1
$\begingroup$

I solved an assignment problem in statistical thermodynamics where I need to find out the following summation to evaluate a property.

$$\sum_{n = 1}^{+\infty} \left(\frac{L}{\lambda}\right)^n \frac{1}{n!} \large e^{\frac{\mu n}{kT}}$$

In the equation, all parameters like L, k, T etc are constants. Is there any general expansion formula to simplify this summation?

$\endgroup$
0
$\begingroup$

Hint

Using simpler notations, you are looking for $$\sum_{n=1}^\infty \frac{a^n}{n!}e^{bn}$$ Write $$a^n e^{bn}=e^{(b+\log(a))n}$$ Now $\cdots ???$

$\endgroup$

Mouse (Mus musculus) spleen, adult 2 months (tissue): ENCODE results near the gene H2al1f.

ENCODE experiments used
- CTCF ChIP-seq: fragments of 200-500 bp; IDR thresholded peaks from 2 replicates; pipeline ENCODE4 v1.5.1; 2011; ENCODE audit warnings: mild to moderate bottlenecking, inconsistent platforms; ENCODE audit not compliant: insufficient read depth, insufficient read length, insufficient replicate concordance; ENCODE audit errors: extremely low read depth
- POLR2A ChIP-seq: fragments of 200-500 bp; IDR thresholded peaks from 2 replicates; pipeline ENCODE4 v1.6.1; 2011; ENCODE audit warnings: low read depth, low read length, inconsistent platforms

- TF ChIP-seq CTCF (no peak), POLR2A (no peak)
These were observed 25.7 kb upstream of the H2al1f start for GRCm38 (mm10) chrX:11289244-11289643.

0
$\begingroup$

Hint:

Use C. Leibovici's hint and your knowledge, in order to get the final answer for the general sum, which is:

$$\sum_{n = 1}^{+\infty} \frac{a^n}{n!} e^{bn} = e^{a e^b}-1$$

Where in your case $a = L/\lambda~~$ and $~~b = \mu/(kT)$

$\endgroup$
4
  • 1
    $\begingroup$ He doesn't has $e^{bn}$ with $b\neq 0$, does he? $\endgroup$ – SK19 Feb 21 '18 at 9:57
  • $\begingroup$ "Doesn't has"? - Anyway I fixed it, I forgot $n$ whilst editing. $\endgroup$ – Turing Feb 21 '18 at 9:59
  • $\begingroup$ Geez, non native languages in the morning, right? Anyway, that explains it :) $\endgroup$ – SK19 Feb 21 '18 at 11:34
  • $\begingroup$ Does this form of expansion have some nomenclature...for example Euler's summation? $\endgroup$ – Sriram Krishnamurthy Feb 21 '18 at 12:00

Your Answer

By clicking “Post Your Answer”, you agree to our terms of service, privacy policy and cookie policy

Not the answer you're looking for? Browse other questions tagged or ask your own question.